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    Quirinale: Bloomberg and FT are cheering for Draghi

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    Away from the government 'because it is Muslim', new tile on BoJo (ANSA)

    On the day when voting begins to elect the new President of the Republic, many foreign newspapers are cheering on Mario Draghi. Here are the main ones:

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    Financial Times – Mario Draghi as President of the Republic could guarantee the path of reforms; on the contrary, if he were not elected, his role as prime minister would be weakened. The Financial Times thus begins a long analysis entitled: ‘The Draghi Dilemma: the Italian presidential election risks turbulence’. “Draghi presented Italian politicians with a dilemma – writes the daily – whether to keep their country’s most famous technocrat as prime minister, allowing him to go ahead with an ambitious EU-funded reform program, or to elevate him to head of state, triggering potentially a paralyzing crisis for a successor to lead the government “. “Since his arrival in the government – recalls the City newspaper – Draghi has revitalized the confidence of markets and investors thanks to a successful vaccination campaign and expansionary budget policies to accelerate the economic recovery. Draghi has designed an ambitious reform program structures to improve the long-term growth trajectory after decades of stagnation “. “But a divisive presidential election that would cause a political crisis would worry Brussels and the financial markets – notes the FT – From the Quirinale, Draghi could use his powers and authority to ensure that future governments keep reforms on track. If the government coalition were to decide not to elect him to the Presidency of the Republic, Draghi’s role would be scratched “.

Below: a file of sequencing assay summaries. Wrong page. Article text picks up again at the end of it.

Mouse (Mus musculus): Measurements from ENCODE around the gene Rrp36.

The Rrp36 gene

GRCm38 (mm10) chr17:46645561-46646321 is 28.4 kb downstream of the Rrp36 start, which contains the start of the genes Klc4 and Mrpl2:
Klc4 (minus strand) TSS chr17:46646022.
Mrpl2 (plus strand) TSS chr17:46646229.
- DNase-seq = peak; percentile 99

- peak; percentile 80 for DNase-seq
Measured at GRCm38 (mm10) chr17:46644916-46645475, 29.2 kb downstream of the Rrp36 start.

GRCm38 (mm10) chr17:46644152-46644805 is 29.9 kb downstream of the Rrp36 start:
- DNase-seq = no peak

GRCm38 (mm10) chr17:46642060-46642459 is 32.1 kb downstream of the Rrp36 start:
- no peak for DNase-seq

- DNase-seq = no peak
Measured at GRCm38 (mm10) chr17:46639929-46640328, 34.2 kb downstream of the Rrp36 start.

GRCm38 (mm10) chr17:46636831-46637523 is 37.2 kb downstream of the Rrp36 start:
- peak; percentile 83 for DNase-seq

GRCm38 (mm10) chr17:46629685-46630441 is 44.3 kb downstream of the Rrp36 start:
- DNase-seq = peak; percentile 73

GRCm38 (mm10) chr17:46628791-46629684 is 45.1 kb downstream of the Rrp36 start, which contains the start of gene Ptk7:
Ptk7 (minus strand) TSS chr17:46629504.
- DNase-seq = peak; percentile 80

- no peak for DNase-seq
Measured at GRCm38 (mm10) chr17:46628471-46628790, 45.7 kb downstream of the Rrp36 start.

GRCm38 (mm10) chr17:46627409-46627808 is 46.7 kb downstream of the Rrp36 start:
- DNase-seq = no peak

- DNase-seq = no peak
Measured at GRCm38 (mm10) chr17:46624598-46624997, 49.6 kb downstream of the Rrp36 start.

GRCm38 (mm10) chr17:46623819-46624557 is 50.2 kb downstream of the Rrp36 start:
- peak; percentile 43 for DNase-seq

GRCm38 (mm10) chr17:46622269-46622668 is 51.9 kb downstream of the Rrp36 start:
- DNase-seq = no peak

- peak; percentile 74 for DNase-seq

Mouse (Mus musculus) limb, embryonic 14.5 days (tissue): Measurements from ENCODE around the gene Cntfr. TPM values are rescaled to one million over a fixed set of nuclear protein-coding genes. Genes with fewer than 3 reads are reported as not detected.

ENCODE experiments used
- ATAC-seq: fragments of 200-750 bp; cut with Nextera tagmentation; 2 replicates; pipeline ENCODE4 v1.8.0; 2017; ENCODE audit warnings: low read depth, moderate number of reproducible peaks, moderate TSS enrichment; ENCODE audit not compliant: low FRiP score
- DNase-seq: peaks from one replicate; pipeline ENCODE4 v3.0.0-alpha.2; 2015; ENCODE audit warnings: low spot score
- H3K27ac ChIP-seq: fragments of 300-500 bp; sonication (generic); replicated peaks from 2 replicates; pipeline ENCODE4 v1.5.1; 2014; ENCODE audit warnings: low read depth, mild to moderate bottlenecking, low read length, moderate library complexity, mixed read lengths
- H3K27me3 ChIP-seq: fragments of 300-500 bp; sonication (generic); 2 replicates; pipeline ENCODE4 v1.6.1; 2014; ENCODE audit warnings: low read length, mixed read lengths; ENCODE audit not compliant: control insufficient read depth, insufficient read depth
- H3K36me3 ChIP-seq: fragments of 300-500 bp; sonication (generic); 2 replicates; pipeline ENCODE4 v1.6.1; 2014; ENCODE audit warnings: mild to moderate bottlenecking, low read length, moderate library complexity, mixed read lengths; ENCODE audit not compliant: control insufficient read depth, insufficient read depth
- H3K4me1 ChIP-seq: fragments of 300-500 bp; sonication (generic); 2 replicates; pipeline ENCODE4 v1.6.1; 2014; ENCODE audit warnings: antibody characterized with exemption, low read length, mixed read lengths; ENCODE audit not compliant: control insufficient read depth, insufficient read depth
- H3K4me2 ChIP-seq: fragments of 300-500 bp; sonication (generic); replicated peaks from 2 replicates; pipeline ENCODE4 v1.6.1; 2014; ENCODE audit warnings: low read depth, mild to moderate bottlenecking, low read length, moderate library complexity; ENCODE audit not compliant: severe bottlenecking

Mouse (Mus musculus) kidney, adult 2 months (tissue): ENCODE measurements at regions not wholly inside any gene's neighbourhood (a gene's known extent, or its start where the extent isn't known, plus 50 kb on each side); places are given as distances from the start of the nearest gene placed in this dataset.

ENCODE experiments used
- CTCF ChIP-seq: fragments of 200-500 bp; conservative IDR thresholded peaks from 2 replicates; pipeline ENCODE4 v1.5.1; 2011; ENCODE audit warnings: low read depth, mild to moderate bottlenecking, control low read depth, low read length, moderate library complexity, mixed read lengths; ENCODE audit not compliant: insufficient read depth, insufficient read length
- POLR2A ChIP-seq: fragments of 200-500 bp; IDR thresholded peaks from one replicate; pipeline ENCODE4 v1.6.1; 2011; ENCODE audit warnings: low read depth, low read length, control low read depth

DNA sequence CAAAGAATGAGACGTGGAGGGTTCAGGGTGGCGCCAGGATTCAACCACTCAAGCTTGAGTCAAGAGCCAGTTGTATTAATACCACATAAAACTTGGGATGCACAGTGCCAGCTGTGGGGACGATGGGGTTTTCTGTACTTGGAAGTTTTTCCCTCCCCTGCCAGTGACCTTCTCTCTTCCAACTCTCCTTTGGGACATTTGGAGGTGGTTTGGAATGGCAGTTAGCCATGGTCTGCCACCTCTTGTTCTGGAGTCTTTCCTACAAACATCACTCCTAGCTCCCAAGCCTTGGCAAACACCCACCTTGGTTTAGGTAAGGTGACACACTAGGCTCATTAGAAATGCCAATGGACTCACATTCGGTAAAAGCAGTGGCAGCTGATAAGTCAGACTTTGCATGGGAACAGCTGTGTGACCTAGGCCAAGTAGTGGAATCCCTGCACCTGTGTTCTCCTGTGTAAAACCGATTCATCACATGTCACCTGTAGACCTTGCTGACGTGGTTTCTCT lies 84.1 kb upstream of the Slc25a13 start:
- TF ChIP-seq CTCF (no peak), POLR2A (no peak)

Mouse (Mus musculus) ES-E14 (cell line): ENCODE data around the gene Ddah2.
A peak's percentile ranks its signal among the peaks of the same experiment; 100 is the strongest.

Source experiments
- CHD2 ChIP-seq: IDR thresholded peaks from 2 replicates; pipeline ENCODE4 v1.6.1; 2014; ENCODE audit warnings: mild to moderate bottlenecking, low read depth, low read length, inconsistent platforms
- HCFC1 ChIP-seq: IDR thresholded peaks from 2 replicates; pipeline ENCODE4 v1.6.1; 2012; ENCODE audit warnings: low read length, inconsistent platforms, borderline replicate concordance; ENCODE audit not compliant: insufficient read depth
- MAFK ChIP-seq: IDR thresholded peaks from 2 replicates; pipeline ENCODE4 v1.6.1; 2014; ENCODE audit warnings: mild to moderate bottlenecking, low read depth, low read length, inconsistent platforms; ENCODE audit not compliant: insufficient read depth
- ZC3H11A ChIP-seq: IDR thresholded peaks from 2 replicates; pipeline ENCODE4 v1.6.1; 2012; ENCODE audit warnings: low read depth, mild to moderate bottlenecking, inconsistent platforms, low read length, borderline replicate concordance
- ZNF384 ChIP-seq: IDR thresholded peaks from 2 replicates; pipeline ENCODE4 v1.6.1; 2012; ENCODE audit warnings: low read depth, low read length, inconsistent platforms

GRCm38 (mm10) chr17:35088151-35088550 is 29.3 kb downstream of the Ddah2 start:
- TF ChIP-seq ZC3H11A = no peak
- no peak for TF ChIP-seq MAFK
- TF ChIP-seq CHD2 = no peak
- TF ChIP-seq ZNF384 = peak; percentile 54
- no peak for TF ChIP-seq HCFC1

Bloomberg – “Draghi was in government for almost a year: he led the Italian economy to achieve a growth rate of 6.3%, organized one of the most successful vaccination campaigns in Europe, initiated reforms to tackle the problems structural aspects of Italy, such as excessive bureaucracy and a slow judicial system. Draghi may believe that the best way to preserve the results of his government action in the future is to become President of the Republic, a role that lasts seven years “. So writes Bloomberg. According to the economic agency, “Italian presidents have many more powers than they seem. The spread between Bund and BTP has not moved much for now, probably because the markets expect that Draghi will not leave the political scene”. But the momentum of the Draghi government, it notes, “could quickly dissipate if it were succeeded by a less effective prime minister who does not have the influence of the former head of the European Central Bank at home and abroad. This could jeopardize the the country’s access to over 200 billion euros in grants and loans available from the European Union’s pandemic recovery fund “. For Bloomberg, the prime minister “could bet that his chances of cementing his legacy are better if he swaps the prime minister’s office with the presidency, who has a 7-year term. If he keeps his current job, he risks being being dragged into the quagmire of political infighting, as happened to Mario Monti, another respected technocrat. And while he is highly regarded for his heroic defense of the euro during the European debt crisis and boasting high approval ratings, Draghi is unlikely look for a popular mandate in national elections which should take place by June 2023 “.

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    Source From: Ansa

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